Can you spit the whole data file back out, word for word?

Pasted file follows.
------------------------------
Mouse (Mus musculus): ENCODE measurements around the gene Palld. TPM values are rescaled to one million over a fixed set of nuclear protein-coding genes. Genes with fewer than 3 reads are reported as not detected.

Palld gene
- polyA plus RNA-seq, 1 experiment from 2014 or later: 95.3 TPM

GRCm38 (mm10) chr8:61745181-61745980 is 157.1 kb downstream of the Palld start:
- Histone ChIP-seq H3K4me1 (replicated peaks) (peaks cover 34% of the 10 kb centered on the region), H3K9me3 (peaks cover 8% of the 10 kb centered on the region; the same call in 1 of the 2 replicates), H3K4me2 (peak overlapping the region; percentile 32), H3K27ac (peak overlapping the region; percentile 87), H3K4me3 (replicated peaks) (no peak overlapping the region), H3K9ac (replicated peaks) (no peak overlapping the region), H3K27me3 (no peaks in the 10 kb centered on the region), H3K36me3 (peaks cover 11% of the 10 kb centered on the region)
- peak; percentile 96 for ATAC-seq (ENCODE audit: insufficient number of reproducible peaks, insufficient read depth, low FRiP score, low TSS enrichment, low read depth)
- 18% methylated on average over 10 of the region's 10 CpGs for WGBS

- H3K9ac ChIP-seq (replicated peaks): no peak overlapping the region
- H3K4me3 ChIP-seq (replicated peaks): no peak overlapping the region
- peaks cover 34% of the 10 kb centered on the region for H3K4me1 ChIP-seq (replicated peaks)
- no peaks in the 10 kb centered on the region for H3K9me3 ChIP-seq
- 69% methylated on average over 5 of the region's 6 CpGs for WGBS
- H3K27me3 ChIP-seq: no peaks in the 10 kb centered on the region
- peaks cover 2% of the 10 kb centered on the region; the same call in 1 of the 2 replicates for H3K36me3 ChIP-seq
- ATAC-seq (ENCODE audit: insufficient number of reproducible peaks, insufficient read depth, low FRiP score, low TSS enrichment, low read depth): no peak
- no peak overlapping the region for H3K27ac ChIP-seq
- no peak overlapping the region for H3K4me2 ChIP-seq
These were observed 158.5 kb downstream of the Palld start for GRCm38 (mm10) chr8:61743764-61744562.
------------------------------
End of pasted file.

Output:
Mouse (Mus musculus): ENCODE measurements around the gene Palld. TPM values are rescaled to one million over a fixed set of nuclear protein-coding genes. Genes with fewer than 3 reads are reported as not detected.

Palld gene
- polyA plus RNA-seq, 1 experiment from 2014 or later: 95.3 TPM

GRCm38 (mm10) chr8:61745181-61745980 is 157.1 kb downstream of the Palld start:
- Histone ChIP-seq H3K4me1 (replicated peaks) (peaks cover 34% of the 10 kb centered on the region), H3K9me3 (peaks cover 8% of the 10 kb centered on the region; the same call in 1 of the 2 replicates), H3K4me2 (peak overlapping the region; percentile 32), H3K27ac (peak overlapping the region; percentile 87), H3K4me3 (replicated peaks) (no peak overlapping the region), H3K9ac (replicated peaks) (no peak overlapping the region), H3K27me3 (no peaks in the 10 kb centered on the region), H3K36me3 (peaks cover 11% of the 10 kb centered on the region)
- peak; percentile 96 for ATAC-seq (ENCODE audit: insufficient number of reproducible peaks, insufficient read depth, low FRiP score, low TSS enrichment, low read depth)
- 18% methylated on average over 10 of the region's 10 CpGs for WGBS

- H3K9ac ChIP-seq (replicated peaks): no peak overlapping the region
- H3K4me3 ChIP-seq (replicated peaks): no peak overlapping the region
- peaks cover 34% of the 10 kb centered on the region for H3K4me1 ChIP-seq (replicated peaks)
- no peaks in the 10 kb centered on the region for H3K9me3 ChIP-seq
- 69% methylated on average over 5 of the region's 6 CpGs for WGBS
- H3K27me3 ChIP-seq: no peaks in the 10 kb centered on the region
- peaks cover 2% of the 10 kb centered on the region; the same call in 1 of the 2 replicates for H3K36me3 ChIP-seq
- ATAC-seq (ENCODE audit: insufficient number of reproducible peaks, insufficient read depth, low FRiP score, low TSS enrichment, low read depth): no peak
- no peak overlapping the region for H3K27ac ChIP-seq
- no peak overlapping the region for H3K4me2 ChIP-seq
These were observed 158.5 kb downstream of the Palld start for GRCm38 (mm10) chr8:61743764-61744562.